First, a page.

Galvanotaxis


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galvanotaxis

[¦gal·və·nō¦tak·səs]
(biology)
Movement of a free-living organism in response to an electrical stimulus.
McGraw-Hill Dictionary of Scientific & Technical Terms, 6E, Copyright © 2003 by The McGraw-Hill Companies, Inc.
The following article is from The Great Soviet Encyclopedia (1979). It might be outdated or ideologically biased.

Galvanotaxis

 

the active motion of animals (such as infusoria), plants (such as Volvox), microbes (such as Bacillus coli), and cellular organs (plastids) that is directed by an electric current.

Galvanotaxis occurs in an aqueous medium or in the soil. Depending upon current density and voltage, the nature of the substances dissolved in the water, and the reaction of the medium, the organisms can be directed toward the anode (positive galvanotaxis) or toward the cathode (negative galvanotaxis). The basis of galvanotaxis is assumed to be a chemotactic effect on the displacement of cation and anion concentrations that occurs under the influence of electric current.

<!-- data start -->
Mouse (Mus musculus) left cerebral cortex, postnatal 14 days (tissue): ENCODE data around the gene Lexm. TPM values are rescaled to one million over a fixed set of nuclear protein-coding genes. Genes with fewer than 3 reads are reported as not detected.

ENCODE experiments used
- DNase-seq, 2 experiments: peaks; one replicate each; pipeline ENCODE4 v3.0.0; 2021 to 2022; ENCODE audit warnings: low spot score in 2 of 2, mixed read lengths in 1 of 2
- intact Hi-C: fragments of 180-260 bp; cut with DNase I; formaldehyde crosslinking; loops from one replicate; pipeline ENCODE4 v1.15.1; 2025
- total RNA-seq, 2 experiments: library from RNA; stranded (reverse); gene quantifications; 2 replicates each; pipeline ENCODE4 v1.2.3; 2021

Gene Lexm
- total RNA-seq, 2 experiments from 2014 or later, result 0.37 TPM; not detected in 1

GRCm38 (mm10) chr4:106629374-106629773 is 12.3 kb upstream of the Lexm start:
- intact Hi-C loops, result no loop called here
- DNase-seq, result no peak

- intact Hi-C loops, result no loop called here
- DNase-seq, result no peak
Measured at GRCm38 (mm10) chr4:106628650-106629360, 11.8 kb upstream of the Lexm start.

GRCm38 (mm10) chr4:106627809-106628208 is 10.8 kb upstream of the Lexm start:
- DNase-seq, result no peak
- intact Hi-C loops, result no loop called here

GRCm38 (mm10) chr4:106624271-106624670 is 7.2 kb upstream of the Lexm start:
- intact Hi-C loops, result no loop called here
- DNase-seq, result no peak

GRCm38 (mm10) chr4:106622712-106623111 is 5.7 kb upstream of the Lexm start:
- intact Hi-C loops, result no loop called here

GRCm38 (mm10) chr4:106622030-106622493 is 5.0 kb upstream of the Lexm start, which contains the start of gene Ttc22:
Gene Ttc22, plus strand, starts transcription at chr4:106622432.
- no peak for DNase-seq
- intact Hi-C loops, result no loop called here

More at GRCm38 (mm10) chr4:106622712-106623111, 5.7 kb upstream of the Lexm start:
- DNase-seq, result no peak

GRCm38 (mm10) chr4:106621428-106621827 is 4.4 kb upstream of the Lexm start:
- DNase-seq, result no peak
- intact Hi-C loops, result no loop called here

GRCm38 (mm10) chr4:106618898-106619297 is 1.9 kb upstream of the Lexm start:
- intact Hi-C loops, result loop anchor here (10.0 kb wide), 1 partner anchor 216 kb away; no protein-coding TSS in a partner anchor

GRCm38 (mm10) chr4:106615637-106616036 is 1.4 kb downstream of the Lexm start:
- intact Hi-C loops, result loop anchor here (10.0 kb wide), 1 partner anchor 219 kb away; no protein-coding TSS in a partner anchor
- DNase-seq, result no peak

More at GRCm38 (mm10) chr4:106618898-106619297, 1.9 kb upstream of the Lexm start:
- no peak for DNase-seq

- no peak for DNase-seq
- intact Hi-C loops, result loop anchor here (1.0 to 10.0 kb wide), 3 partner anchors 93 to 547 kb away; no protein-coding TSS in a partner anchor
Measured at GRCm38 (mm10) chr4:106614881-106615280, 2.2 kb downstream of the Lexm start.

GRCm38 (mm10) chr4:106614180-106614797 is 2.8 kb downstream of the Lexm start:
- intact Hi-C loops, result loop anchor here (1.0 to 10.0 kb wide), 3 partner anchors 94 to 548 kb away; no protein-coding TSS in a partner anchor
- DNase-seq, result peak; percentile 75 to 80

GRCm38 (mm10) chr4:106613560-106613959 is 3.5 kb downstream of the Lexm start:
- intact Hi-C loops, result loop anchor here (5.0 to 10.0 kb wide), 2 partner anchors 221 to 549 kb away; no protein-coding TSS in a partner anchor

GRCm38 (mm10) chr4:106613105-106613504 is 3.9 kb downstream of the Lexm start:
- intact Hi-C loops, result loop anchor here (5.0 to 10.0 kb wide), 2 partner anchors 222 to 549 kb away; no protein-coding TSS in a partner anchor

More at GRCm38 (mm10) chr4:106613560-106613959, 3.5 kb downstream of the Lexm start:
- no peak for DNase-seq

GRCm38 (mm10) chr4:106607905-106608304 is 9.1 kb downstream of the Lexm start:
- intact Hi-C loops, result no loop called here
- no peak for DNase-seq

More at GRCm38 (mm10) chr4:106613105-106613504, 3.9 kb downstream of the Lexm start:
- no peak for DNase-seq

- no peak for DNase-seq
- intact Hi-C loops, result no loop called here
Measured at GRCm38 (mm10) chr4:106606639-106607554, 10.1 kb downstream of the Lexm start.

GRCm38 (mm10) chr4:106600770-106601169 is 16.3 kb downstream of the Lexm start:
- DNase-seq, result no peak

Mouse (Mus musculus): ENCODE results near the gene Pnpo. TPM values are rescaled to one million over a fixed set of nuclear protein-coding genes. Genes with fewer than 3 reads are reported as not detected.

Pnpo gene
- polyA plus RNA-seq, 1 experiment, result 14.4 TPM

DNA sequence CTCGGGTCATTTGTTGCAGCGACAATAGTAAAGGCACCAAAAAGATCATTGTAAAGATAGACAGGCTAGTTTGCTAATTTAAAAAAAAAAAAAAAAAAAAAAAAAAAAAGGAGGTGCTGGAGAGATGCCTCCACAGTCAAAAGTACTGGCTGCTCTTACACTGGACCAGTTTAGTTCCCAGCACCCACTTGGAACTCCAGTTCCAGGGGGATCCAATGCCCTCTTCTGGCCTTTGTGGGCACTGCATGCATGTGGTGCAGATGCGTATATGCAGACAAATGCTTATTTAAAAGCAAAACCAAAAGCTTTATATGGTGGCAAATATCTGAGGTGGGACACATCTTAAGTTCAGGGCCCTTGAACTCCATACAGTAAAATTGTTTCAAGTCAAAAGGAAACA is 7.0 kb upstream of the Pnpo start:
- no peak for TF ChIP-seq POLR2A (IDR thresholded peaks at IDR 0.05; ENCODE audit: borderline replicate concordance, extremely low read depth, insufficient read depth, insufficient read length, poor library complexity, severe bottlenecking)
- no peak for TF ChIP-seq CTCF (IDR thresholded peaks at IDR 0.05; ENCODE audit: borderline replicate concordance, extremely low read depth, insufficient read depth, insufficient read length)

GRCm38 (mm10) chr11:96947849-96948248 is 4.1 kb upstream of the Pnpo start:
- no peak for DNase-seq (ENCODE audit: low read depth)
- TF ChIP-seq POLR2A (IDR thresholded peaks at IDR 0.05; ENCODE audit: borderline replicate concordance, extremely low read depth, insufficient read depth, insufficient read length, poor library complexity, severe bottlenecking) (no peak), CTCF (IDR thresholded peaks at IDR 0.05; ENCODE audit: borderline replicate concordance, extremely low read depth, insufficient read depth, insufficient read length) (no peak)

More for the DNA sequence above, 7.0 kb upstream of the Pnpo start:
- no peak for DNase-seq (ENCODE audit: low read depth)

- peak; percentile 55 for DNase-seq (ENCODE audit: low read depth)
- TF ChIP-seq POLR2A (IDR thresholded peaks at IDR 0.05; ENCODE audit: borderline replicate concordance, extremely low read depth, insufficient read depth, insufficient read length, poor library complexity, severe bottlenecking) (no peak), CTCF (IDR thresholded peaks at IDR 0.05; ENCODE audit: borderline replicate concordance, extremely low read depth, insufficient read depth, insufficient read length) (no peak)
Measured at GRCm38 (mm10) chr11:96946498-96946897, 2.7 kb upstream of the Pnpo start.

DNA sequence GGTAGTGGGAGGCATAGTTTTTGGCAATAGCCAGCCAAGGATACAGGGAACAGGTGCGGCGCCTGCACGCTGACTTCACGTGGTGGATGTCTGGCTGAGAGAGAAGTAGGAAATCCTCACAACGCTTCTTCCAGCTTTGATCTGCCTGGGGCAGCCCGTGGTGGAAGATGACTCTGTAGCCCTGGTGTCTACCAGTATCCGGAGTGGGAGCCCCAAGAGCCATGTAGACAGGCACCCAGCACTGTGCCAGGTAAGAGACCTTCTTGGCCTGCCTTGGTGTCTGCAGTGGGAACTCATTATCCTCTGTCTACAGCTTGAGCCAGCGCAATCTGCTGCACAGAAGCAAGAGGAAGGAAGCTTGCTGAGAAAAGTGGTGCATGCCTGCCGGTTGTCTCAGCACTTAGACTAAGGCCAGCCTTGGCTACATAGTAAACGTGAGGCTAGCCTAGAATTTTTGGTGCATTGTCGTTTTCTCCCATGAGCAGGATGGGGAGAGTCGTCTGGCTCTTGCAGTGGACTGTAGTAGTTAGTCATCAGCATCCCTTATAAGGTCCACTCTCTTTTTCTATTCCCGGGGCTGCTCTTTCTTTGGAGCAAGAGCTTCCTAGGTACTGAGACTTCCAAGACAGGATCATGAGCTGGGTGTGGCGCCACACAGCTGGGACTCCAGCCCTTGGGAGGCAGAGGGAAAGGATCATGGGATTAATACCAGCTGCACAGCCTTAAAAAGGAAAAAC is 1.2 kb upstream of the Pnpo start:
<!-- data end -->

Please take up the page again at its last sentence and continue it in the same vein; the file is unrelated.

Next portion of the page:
The Great Soviet Encyclopedia, 3rd Edition (1970-1979). © 2010 The Gale Group, Inc. All rights reserved.
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Accordingly, to translate the in vitro galvanotaxis studies that direct stem cell migration to the clinic, it is important to consider the use of clinically relevant waveforms for EF delivery.
Sun et al., "KCNJ15/Kir4.2 couples with polyamines to sense weak extracellular electric fields in galvanotaxis," Nature Communications, vol.
Isseroff, "The epithelial sodium channel mediates the directionality of galvanotaxis in human keratinocytes," Journal of Cell Science, vol.
Nuccitelli, "Calcium channel blockers inhibit galvanotaxis in human keratinocytes," Journal of Cellular Physiology, vol.